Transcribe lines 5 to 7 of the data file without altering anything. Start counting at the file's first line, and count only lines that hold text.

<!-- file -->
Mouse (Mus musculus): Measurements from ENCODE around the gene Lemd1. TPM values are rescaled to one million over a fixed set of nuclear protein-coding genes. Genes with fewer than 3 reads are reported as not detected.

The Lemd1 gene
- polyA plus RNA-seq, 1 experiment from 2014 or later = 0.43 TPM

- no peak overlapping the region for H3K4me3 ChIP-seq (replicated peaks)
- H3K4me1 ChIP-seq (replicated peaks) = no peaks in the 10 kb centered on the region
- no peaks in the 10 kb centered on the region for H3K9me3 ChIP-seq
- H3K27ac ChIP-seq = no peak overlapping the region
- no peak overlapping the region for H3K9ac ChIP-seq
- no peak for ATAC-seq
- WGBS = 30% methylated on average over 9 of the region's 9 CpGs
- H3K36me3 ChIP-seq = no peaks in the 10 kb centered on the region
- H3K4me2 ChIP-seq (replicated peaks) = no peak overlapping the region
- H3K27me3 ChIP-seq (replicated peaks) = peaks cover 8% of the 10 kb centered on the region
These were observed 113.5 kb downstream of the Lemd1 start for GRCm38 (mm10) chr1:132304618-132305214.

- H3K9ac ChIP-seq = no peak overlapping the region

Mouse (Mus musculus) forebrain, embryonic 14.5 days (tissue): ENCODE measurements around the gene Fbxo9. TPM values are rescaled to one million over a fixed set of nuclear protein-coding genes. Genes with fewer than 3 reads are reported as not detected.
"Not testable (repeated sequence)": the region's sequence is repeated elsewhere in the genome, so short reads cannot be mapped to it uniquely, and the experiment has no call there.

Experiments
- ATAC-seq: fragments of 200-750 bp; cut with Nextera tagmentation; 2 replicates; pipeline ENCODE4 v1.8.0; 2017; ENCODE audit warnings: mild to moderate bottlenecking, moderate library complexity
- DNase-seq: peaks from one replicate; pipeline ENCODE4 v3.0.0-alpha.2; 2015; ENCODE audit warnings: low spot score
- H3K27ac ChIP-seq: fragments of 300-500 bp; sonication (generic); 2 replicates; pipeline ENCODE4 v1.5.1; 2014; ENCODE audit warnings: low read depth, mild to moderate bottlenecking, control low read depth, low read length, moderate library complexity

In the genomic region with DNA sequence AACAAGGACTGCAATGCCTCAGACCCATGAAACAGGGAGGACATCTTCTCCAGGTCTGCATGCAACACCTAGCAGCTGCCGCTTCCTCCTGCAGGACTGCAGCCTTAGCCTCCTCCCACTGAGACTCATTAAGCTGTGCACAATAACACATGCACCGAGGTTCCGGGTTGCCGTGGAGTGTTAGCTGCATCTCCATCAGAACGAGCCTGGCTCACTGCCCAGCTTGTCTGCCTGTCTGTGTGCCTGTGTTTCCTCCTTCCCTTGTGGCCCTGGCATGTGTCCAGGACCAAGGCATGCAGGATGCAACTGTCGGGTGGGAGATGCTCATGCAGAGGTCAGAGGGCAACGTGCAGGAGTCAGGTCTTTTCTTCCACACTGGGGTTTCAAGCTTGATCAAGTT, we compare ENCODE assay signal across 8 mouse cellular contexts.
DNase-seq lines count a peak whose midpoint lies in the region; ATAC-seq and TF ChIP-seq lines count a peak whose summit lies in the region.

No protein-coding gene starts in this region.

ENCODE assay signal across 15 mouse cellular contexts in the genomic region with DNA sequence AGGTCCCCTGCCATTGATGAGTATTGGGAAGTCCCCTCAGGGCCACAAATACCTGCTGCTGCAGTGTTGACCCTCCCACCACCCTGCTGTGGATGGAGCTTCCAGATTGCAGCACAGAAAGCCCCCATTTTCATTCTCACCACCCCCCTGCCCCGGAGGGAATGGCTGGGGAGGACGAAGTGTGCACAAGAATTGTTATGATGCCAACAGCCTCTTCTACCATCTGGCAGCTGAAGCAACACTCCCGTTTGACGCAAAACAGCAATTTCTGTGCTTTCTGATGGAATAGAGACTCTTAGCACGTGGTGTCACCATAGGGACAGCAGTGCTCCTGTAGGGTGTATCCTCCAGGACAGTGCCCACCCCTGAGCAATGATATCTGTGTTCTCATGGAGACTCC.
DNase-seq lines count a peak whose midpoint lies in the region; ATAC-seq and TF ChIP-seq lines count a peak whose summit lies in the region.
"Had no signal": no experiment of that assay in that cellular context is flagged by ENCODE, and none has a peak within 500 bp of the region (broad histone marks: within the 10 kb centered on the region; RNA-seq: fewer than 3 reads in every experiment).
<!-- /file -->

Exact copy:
- H3K4me1 ChIP-seq (replicated peaks) = no peaks in the 10 kb centered on the region
- no peaks in the 10 kb centered on the region for H3K9me3 ChIP-seq
- H3K27ac ChIP-seq = no peak overlapping the region